It could be worse. Seriously, it could. We don’t mean to paint such a grim picture. It’s just how winter can be at times. Take the scene above. Imagine the car had no antifreeze. Or you just poured hot water on the iced over windscreen, causing that stone chip you’ve been meaning to get fixed to grow, cracks like spiders legs spreading across the screen. The good news is much of this can be avoided. Apart from the moaning children anyway. They’ll always find something. For the rest... read on:
Before you set off:
Take a look online and check out the road conditions. If it looks like there might be some issues, then leave earlier than you normally would.
Check your wiper blades.
Chances are you're going to need them so make sure they're up to the job. Wiper blades are cheap enough to replace and do an important job.
Is your battery ok?
If it has been struggling in summer, it’ll will almost certainly have issues in winter. The chemical reaction your battery needs to work properly gets slowed in cold weather, making them sluggish.
Check your lights.
You might notice if the front lights aren’t working as well as they should but you’ll likely have no idea if the rear ones do or don’t. Give them a quick once over (or get those whining passengers to check whether they're going while you work the controls).
Keep windscreens and mirrors clean.
It can help with reducing glare from the low sun, which can be a real major safety issue.
Pack an Emergency Kit.
Food, drink, torch. Maybe one of those keep-you-warm emergency blankets that looks like super-sized tin foil. Whatever you think you might need if the worst was to happen and you get stuck somewhere in the cold.
You guessed this was coming - right? You need to make sure your tyres have enough tread depth and are inflated correctly. The legal limit might be 1.5mm but we highly recommend swapping your tyres over at 3mm.
On the road
Take your time.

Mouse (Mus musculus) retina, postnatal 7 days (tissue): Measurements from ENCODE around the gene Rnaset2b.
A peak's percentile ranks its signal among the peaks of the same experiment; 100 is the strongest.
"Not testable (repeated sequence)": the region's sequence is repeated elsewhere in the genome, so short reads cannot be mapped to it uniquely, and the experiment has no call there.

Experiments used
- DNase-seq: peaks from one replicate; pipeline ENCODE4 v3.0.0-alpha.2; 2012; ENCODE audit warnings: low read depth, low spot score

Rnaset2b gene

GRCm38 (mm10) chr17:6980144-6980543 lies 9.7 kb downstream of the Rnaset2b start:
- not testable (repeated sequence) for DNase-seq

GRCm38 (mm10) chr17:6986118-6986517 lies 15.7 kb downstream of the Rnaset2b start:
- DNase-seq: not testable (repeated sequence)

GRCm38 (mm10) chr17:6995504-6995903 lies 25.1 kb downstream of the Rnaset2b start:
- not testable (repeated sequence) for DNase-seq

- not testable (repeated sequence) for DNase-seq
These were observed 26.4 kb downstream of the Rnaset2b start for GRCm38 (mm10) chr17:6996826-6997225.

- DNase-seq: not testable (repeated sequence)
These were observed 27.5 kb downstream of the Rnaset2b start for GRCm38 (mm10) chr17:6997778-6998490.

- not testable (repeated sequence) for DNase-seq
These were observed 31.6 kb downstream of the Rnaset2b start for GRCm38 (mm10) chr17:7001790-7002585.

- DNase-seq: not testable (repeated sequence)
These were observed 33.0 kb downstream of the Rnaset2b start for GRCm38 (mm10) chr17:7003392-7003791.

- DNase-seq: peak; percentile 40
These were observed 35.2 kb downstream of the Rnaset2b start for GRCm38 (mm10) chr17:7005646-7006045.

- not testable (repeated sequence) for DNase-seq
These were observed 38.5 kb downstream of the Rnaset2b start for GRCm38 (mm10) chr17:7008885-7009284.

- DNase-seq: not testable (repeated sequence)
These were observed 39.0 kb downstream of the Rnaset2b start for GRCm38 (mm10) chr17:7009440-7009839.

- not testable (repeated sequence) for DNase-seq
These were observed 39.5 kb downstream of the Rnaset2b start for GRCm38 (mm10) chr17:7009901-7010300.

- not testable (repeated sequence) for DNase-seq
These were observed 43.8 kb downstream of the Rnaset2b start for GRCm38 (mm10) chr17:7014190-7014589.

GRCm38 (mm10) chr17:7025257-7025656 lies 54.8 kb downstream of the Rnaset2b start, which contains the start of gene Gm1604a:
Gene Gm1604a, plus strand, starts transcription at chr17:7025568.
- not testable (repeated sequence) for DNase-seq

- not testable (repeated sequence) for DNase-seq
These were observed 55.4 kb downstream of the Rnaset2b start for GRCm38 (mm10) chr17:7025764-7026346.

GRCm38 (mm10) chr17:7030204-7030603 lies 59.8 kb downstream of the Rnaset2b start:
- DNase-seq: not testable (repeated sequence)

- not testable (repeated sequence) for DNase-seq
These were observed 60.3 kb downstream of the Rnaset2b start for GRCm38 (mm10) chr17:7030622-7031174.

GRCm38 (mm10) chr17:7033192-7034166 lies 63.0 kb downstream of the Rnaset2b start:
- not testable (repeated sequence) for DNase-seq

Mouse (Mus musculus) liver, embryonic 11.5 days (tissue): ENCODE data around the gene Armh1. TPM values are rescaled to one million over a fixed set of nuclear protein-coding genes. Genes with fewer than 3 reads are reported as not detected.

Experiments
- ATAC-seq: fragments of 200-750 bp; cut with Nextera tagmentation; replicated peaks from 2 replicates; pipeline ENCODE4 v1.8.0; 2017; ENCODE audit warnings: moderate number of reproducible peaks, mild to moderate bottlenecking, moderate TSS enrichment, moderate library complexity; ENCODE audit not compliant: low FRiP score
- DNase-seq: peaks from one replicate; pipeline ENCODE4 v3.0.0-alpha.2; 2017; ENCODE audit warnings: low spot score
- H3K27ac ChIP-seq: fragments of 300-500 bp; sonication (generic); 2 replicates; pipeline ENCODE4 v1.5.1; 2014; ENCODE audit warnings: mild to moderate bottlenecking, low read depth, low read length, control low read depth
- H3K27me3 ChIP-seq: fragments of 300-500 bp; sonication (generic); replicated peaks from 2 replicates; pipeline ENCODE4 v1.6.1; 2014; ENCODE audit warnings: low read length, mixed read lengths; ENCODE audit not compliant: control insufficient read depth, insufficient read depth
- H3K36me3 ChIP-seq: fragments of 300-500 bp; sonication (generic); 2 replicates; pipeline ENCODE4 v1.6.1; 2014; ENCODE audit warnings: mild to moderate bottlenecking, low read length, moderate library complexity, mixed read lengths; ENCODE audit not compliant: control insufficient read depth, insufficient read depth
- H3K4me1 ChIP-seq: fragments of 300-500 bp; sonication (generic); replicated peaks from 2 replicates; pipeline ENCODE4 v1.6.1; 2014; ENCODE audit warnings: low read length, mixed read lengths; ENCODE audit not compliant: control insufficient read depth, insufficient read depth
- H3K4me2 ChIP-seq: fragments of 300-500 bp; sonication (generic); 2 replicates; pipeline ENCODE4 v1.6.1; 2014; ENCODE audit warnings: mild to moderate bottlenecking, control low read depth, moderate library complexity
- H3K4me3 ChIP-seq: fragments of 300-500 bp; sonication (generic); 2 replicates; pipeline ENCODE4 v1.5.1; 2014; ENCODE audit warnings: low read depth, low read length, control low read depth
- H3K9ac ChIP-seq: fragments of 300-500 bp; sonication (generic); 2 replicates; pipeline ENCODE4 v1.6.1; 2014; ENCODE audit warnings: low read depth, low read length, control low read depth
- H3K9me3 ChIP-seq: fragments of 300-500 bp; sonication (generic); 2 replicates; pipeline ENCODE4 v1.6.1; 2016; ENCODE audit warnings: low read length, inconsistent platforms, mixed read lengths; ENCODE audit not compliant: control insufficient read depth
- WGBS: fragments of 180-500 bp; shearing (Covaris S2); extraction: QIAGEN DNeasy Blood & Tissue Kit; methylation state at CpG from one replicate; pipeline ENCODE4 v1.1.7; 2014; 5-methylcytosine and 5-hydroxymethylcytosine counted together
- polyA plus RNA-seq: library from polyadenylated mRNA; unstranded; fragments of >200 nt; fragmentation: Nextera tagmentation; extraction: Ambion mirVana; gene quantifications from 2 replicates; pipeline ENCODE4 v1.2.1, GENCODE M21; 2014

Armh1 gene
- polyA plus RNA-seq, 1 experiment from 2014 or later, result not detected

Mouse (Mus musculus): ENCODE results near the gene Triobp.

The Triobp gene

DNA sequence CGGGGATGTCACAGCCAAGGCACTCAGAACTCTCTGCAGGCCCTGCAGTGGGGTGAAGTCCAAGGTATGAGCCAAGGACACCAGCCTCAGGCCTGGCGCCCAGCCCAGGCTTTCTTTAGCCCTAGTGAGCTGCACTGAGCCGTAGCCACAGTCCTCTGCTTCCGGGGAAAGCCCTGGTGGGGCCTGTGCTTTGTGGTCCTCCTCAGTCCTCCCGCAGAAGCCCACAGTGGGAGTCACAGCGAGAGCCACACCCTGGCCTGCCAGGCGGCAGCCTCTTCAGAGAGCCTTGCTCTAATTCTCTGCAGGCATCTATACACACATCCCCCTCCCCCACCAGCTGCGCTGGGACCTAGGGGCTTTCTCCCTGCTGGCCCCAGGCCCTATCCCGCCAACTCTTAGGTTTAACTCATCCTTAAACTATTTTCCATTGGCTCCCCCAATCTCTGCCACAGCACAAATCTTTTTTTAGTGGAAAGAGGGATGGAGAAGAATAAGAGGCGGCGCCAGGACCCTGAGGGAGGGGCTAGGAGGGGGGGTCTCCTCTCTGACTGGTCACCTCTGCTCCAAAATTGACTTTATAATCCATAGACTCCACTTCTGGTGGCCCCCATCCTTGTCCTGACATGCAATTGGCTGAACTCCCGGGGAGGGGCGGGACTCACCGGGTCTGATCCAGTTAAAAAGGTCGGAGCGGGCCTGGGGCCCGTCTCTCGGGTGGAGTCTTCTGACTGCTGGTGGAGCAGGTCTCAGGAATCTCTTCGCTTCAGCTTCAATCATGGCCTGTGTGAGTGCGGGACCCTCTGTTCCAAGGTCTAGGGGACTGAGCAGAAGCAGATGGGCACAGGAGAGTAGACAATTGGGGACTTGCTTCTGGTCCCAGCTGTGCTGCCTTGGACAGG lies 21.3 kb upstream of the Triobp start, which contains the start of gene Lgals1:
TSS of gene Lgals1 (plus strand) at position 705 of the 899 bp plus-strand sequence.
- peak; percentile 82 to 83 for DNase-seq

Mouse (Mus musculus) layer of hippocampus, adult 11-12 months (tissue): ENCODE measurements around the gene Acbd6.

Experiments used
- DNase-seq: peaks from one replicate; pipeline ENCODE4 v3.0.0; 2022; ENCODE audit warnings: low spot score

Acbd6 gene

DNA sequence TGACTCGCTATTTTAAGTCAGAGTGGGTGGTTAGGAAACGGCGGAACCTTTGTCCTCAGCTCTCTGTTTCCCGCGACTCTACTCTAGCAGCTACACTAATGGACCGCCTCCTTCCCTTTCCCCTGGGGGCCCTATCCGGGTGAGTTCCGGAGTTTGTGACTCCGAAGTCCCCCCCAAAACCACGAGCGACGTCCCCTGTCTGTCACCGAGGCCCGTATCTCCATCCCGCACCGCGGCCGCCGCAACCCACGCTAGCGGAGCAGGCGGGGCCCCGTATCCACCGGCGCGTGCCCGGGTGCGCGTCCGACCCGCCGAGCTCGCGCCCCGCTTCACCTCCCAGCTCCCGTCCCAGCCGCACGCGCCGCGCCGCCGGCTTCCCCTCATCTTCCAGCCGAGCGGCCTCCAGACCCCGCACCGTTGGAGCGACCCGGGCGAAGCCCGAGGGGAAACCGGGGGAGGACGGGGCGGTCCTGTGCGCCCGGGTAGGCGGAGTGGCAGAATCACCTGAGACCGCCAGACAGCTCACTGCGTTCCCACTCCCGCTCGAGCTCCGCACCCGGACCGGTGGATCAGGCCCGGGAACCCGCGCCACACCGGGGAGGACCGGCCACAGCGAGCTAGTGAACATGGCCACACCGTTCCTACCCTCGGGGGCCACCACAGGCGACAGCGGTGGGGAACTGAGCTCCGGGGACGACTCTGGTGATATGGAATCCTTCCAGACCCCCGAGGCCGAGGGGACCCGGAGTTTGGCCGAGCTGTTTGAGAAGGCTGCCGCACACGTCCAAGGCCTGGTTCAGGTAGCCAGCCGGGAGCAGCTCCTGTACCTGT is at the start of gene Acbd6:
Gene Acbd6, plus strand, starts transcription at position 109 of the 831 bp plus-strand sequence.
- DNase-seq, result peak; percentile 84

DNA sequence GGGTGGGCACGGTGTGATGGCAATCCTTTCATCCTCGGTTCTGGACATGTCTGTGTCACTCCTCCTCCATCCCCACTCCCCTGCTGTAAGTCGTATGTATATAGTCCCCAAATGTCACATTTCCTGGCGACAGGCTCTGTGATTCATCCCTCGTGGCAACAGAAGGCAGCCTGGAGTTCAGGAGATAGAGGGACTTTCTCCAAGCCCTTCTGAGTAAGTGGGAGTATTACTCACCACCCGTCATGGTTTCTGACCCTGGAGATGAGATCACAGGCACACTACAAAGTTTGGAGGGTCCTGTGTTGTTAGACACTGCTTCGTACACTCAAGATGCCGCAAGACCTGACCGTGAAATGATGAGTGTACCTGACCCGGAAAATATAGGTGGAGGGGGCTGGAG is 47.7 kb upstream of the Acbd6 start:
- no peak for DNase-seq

Remember the conditions may mean your normal driving style needs to be altered to better suit the winter roads.
Accelerate a little slower. Brake a little earlier. Be as smooth as you can. It’ll help if the roads are a bit more slippery than normal.
Increase your braking distance.
Take the cautious approach. Leave some more room behind the vehicle in front, knowing that slippery roads can make braking distance much, much longer.
Use daytime running lights or side lights.
A grey day and a bit of road spray can dramatically decrease visibility. It’s easy enough to flick your lights on to help others see you.
Use the air conditioning.
It might be fun for your kids to be able to draw on the windows with their fingers but it means visibility is a bit poor. Annoy them and make their dinosaur pictures disappear.
Of course, none of the above will completely help avoid winter related issues. You’re still going to accidentally step in that puddle when you get out the car. The kids will still moan about something. You’ll still get frustrated trying to get them in the car seats when they have big winter jackets on. So you’ll want them to take them off before they climb in. But then they'd moan they’re cold.
Sometimes it might just be easier to stay at home. But where’s the fun in that eh. Stay warm and stay safe out there.